In the past decade or so, an economist asked to tell a horror story over toasted marshmallows at a cookout would not have conjured up empty McMansions haunted by subprime ghosts (though in retrospect that would have been a pretty good tale). Instead, among friends if the mood was right, we might say to each other in a spooky voice “think what will happen if the baby boomers all decide to cash in their stock investments at the same time!” Followed by nervous laughter and a quick change of subject.
At first blush, it seems that we were barking up the wrong tree. Today’s global conflagration originated in the market for subprime mortgage securities, which has little evident connection to boomer retirement investment decisions. It is easy to follow a direct chain of links from the subprime sparks that first flared in the spring of 2007 all the way through to last week’s stunning losses in stock markets around the world.
The problem with this narrative is that it is like explaining a devastating forest fire by reconstructing the exact pattern by which sparks jumped from one stand of trees to another, when the key question is really why the forest was so flammable in the first place.
Put it another way: Last week’s massive losses on global stock markets cannot plausibly be attributed to lingering concerns (however justified) about the creditworthiness of American subprime mortgage-backed securities, because the amount of vanished global wealth dwarfs the value of all the subprime mortgages put together. Something else is going on.
That ‘something’ is probably best described as a sudden sharp increase in global risk aversion. It will be weeks or months before a clear picture emerges of who is fleeing risk, and why. But when the dust settles, I am guessing that the answer will be clear: The recent rout has been driven by too many baby boomers and retirees (not just in America but around the world) trying to crowd through the risky-asset exit doors at the same time.
The reason economists have been worried that this might happen is that personal finance books are right when they advise people to reduce their exposure to financial risk as they age. As your marketable skills diminish over time, you gradually lose the option of going back to work in response to a bad financial shock. The rational thing to do is to reduce your exposure to financial shocks with age.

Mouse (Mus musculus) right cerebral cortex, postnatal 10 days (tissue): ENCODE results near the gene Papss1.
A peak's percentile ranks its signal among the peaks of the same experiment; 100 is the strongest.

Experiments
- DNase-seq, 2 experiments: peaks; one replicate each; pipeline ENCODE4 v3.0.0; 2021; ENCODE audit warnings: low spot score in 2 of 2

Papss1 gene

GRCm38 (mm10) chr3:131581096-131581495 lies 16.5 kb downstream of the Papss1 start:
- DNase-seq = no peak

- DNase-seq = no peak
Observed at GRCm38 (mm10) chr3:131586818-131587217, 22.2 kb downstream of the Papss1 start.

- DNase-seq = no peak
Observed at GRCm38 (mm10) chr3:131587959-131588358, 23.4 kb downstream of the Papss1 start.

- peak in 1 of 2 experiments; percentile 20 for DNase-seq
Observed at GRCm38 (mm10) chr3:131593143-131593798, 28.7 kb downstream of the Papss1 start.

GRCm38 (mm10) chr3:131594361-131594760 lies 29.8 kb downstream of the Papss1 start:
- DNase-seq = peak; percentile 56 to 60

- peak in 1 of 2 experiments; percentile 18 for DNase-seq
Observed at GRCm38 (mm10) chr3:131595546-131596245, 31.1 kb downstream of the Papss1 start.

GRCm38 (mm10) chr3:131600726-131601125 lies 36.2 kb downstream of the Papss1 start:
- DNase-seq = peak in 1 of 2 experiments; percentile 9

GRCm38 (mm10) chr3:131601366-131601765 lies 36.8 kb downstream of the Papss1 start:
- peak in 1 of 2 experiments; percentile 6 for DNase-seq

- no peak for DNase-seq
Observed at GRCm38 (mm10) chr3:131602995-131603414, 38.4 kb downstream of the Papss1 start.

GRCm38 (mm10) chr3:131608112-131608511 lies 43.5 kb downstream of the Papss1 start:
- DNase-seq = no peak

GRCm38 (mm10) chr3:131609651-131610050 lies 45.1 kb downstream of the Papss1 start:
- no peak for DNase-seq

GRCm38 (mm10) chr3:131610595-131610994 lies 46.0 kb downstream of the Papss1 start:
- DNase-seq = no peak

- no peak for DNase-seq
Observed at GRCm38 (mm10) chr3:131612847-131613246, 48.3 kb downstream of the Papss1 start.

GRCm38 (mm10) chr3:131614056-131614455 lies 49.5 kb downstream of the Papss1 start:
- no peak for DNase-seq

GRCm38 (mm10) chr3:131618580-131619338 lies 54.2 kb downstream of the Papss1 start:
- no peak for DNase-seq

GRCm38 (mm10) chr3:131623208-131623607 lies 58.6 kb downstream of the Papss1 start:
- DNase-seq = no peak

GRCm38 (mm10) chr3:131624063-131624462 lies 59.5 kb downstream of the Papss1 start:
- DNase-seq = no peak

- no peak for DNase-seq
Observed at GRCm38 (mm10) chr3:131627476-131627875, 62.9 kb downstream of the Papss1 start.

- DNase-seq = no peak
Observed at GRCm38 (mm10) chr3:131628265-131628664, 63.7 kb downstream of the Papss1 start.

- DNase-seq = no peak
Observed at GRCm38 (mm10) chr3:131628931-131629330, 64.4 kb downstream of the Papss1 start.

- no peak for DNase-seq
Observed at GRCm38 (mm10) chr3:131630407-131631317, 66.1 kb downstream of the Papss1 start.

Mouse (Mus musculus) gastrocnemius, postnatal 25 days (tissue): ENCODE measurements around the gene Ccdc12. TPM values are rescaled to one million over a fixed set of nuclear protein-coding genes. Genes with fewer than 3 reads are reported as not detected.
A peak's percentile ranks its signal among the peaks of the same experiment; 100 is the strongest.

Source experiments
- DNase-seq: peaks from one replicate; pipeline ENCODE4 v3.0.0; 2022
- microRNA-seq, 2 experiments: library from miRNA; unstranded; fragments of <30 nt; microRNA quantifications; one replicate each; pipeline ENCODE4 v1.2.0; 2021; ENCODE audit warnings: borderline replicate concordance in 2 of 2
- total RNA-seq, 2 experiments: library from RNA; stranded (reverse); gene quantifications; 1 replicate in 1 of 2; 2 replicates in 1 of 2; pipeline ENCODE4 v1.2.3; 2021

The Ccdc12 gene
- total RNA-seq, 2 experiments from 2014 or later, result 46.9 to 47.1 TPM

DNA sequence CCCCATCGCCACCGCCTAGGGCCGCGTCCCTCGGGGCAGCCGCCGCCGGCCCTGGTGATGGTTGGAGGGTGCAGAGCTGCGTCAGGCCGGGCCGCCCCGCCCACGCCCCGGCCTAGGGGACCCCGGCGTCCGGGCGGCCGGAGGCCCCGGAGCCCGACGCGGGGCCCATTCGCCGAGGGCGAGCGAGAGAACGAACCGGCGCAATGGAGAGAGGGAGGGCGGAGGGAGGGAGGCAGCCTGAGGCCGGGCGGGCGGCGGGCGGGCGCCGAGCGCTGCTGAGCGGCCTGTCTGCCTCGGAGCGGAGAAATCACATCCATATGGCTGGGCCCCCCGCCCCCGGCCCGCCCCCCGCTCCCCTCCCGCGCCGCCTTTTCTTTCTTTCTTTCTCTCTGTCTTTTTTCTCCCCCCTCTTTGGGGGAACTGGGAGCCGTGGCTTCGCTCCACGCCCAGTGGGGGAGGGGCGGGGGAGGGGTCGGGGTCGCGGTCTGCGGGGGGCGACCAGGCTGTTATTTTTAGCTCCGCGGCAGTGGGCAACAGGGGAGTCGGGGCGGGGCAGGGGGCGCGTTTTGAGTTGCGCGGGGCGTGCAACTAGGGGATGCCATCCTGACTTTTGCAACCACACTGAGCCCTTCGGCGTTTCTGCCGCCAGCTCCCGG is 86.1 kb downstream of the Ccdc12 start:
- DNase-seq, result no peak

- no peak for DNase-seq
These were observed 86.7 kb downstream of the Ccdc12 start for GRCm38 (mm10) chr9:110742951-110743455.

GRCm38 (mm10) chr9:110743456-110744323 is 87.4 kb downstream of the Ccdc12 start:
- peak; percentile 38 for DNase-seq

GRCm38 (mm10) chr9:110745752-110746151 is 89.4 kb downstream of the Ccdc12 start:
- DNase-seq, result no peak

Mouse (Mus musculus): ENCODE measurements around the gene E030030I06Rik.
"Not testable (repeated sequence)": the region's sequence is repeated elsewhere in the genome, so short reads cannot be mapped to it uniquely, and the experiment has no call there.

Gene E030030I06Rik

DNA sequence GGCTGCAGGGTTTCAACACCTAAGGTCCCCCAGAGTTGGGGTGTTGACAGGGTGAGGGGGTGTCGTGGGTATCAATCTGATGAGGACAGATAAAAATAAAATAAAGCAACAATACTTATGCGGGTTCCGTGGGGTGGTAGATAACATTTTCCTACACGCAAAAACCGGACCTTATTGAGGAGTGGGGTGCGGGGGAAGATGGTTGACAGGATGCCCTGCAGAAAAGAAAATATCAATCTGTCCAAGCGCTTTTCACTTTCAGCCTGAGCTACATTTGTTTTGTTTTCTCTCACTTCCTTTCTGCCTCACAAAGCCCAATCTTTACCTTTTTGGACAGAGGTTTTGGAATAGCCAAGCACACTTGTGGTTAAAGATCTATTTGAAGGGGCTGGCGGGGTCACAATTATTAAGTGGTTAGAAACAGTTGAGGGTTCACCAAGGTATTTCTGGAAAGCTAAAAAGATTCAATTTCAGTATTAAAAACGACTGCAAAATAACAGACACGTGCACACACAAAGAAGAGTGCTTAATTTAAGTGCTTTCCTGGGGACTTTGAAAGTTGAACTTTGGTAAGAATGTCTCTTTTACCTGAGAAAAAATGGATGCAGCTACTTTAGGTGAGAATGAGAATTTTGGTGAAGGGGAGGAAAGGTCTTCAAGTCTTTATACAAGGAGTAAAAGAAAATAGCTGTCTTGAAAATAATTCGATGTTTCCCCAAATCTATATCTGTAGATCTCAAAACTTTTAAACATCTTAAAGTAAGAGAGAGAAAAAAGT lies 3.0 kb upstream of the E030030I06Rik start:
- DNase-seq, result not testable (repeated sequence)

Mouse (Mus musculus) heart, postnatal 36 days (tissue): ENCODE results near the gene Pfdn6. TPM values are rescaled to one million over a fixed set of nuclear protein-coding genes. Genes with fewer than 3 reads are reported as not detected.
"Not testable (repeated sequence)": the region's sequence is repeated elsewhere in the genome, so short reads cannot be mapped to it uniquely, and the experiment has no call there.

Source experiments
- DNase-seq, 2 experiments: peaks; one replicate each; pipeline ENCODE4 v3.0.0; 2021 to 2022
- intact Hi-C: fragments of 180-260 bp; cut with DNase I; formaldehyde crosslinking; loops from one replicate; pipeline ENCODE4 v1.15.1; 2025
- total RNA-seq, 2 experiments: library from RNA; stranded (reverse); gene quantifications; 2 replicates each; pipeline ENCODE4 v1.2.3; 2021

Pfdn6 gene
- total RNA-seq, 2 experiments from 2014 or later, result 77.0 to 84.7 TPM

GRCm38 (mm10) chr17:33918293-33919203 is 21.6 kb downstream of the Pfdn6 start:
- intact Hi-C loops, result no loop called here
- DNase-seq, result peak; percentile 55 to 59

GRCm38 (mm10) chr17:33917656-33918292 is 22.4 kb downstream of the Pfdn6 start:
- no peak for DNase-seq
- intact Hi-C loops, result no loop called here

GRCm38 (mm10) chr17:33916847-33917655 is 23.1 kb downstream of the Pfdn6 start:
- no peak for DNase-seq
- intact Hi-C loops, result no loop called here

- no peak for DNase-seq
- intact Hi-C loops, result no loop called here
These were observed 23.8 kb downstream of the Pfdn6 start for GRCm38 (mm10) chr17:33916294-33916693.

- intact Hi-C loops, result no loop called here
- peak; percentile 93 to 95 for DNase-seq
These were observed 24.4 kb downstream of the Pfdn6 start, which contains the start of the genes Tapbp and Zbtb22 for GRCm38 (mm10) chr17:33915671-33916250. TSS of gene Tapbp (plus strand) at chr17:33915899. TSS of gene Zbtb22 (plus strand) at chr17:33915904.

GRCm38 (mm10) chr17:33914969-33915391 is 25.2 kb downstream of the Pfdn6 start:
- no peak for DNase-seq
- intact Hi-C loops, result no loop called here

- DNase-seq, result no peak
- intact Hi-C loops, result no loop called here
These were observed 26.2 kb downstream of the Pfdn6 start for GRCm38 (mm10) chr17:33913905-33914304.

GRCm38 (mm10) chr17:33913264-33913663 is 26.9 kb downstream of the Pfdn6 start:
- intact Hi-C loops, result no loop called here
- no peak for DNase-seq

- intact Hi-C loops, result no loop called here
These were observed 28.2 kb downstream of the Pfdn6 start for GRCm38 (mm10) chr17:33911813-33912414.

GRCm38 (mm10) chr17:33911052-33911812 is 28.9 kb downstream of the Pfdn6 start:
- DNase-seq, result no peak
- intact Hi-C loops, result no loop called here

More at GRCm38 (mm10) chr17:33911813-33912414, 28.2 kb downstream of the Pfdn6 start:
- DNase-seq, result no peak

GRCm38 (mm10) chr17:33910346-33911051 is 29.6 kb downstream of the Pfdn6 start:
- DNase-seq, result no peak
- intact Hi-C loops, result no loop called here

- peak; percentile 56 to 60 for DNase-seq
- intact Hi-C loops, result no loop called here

In a population with a stable age structure, these portfolio shifts can be accomplished without even a hiccup in market prices; older people with a declining appetite for risk just sell their stocks to the equally large up-and-coming younger generation.
But a baby boom demographic bulge is like a hamster eaten by a snake: The hamster is so large that it distorts the snake’s body on its way through the digestive tract. Similarly, perhaps the movement of the baby boom bulge through the financial system has led, at least in part, to the recent dislocations.
In detail, the story might go as follows. When the baby boom hamster reaches middle age and accumulation of home equity and retirement savings are at their peak, boomer demand bids up the prices of homes and stocks (perhaps also causing a housing construction boom). Then, approaching retirement, the boomers all try to downsize from their empty-nest homes and switch from stocks to safe investments at roughly the same time, setting off housing price and stock price declines.
Economists have treated this scenario as an implausible campfire story rather than a sober economic forecast for several good reasons. First, despite many attempts spanning several generations of researchers, it has proven difficult to find the expected kinds of demographic effects in aggregate saving data; for example, since boomers’ late middle age should be their peak saving years, we should have seen an increase in the American personal saving rate over the last decade if demographic shifts drive aggregate saving. But saving rates have declined. Furthermore, with the baby boom generation so heterogeneous (spanning a 20 years of birth dates, in varying states of health, and with diverse preferences for risk), it seemed that changes in risk preferences should be gradual enough to prevent destabilizing “stampede” effects – especially with foreigners (until now) willing to step in and buy the risky investments as the aging boomers sold them. Finally, the timing seems wrong – one would expect a boom in housing before the boom in stocks, the opposite of the pattern we have seen.
Nonetheless, it seems increasingly plausible that the financial panic has pushed a lot of boomers and recent retirees over a tipping point of concern; they’d been thinking for years that it was time to start reducing their exposure to that risky stock market, but never quite got around to it. Now everyone wants out at once.
Here’s a fact that lends some credence to this story: 2008 is the first year that any members of the American boomer generation have been eligible to receive Social Security retirement benefits. The really scary thing is that 2008’s trickle of retirees is just the start: The wave of retirements coming in the next decade will exceed anything ever seen before.
The one reassuring thing about this explanation is that it provides a rational, testable reason for the recent frightening events, and also provides a reason to believe that the damage will be contained. The stock market fell by 89 percent from its peak in 1929 to its trough in 1933, a decline that was not driven by a rational force like demographics. In fact, if everybody who was sitting on the fence until last week has now jumped off, maybe there is reason to hope that stock prices are close to a bottom, from which they can resume a more normal pattern of growth.
Only time will tell.
Originally published at the FT and reproduced here with the author’s permission.